My First Job(s), Part Two - Making REAL Money
So, you now have found out that, as a kid with no allowance, I was willing to sell just about anything to make some pocket money http://personapaper.com/article/24641-my-first-jobs-part-one---i-was-an-enterprising-child .
The REAL money was in paper, though. Newspapers, that is. I moved on from selling my own comics to delivering the "Sunday funnies", with a a paper route I had from age 14 to 16. My Sunday route was gigantic, covering several square miles, with over 100 customers. Even though it took several hours to complete the route, including the mile or so I had to walk to the route and from the route, which was NOT actually in MY neighborhood), I handled it with no problem.
One morning was a little rough: It was 30 degrees below zero, and my dad had to drive me around, his pickup's heater blasting as I got back into the truck after each house, even though they were next to each other. Remember, this was the Sunday paper--you can't just roll 'em up and throw 'em. I had to walk each one up to the porch or stoop of every house. You don't mess with 30 below zero, folks! And that wasn't even counting the wind chill. Brrrrr!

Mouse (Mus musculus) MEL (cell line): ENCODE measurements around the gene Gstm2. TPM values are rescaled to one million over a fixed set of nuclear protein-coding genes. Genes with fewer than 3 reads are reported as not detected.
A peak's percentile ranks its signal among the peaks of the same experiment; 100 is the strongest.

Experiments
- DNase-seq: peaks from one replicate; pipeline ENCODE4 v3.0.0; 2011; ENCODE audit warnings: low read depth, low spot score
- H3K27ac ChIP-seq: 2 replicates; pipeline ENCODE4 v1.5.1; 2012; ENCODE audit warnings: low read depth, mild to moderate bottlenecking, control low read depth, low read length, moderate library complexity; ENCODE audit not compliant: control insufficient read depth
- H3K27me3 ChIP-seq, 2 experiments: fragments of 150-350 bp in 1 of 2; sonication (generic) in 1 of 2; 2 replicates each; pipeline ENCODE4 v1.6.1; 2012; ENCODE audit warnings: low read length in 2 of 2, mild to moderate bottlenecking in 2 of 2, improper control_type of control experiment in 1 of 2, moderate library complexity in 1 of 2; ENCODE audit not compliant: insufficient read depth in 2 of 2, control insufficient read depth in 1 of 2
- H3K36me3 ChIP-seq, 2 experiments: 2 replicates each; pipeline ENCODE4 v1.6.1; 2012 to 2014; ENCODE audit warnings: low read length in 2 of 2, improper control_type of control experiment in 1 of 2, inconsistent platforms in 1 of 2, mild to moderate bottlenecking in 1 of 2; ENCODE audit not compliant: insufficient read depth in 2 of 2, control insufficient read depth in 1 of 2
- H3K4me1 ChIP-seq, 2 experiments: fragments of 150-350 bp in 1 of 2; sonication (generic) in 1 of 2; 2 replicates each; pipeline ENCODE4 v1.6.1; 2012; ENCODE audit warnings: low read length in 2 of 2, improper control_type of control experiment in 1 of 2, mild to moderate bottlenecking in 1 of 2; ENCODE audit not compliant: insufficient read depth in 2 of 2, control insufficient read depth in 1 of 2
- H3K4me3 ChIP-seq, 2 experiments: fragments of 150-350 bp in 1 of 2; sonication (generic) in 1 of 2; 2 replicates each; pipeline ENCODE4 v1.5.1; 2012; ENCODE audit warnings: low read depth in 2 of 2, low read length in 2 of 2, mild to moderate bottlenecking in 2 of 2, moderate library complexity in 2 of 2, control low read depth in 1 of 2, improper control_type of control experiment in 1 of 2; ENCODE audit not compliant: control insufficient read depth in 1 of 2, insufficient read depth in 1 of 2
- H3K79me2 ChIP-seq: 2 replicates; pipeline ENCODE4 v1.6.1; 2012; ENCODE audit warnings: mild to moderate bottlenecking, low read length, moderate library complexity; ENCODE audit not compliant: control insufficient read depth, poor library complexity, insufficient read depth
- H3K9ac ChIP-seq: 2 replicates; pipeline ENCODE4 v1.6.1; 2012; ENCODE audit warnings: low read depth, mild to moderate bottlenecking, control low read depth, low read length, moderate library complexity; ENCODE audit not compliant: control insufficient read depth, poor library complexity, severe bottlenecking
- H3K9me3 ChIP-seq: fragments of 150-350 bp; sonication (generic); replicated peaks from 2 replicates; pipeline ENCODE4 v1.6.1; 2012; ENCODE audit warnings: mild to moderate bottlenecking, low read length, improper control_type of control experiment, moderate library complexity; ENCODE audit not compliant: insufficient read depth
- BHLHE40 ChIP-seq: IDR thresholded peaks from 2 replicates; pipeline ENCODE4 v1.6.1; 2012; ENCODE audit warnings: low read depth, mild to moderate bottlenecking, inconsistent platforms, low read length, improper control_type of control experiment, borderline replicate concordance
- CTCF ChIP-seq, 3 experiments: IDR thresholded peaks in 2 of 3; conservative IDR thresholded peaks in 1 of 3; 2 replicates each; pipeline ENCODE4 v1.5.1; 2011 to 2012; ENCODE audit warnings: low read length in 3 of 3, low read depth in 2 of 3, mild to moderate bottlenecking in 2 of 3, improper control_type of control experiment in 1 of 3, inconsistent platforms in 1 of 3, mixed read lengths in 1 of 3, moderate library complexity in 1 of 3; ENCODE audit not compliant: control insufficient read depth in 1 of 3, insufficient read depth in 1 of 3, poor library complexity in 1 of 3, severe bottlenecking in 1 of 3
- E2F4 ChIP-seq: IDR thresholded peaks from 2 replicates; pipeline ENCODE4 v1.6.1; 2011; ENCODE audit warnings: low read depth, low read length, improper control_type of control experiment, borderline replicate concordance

I did make a good income from that route, even though I had to go around from house to house, "collecting". And around Christmastime, much to my delight, I discovered that some customers would actually TIP me! It was usually an extra five dollars or even ten, but I had a couple that even handed over the Holy Grail, a twenty-dollar bill! Wow! That route wasn't going to pay off quite the same for anybody else, though: It was so large that it was broken into two routes after I finally left it. Apparently, they were not growing kids as hardy after me! Since I was 16 by the time I gave up the route, by then I was old enough to get a "real" job not a "kid" job, so I entered the workforce, and never looked back!
Image Credit » http://pixabay.com/en/old-newspaper-newspaper-the-1960s-350376/